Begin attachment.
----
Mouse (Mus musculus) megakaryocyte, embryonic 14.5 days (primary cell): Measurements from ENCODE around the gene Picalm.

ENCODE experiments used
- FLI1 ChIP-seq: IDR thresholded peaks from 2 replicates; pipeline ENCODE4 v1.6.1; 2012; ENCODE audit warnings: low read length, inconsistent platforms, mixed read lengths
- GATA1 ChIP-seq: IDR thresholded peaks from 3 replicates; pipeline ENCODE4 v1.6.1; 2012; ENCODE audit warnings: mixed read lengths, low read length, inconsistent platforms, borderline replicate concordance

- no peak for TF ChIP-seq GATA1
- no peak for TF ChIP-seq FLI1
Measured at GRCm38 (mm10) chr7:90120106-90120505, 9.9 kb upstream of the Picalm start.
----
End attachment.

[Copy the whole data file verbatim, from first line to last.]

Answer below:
Mouse (Mus musculus) megakaryocyte, embryonic 14.5 days (primary cell): Measurements from ENCODE around the gene Picalm.

ENCODE experiments used
- FLI1 ChIP-seq: IDR thresholded peaks from 2 replicates; pipeline ENCODE4 v1.6.1; 2012; ENCODE audit warnings: low read length, inconsistent platforms, mixed read lengths
- GATA1 ChIP-seq: IDR thresholded peaks from 3 replicates; pipeline ENCODE4 v1.6.1; 2012; ENCODE audit warnings: mixed read lengths, low read length, inconsistent platforms, borderline replicate concordance

- no peak for TF ChIP-seq GATA1
- no peak for TF ChIP-seq FLI1
Measured at GRCm38 (mm10) chr7:90120106-90120505, 9.9 kb upstream of the Picalm start.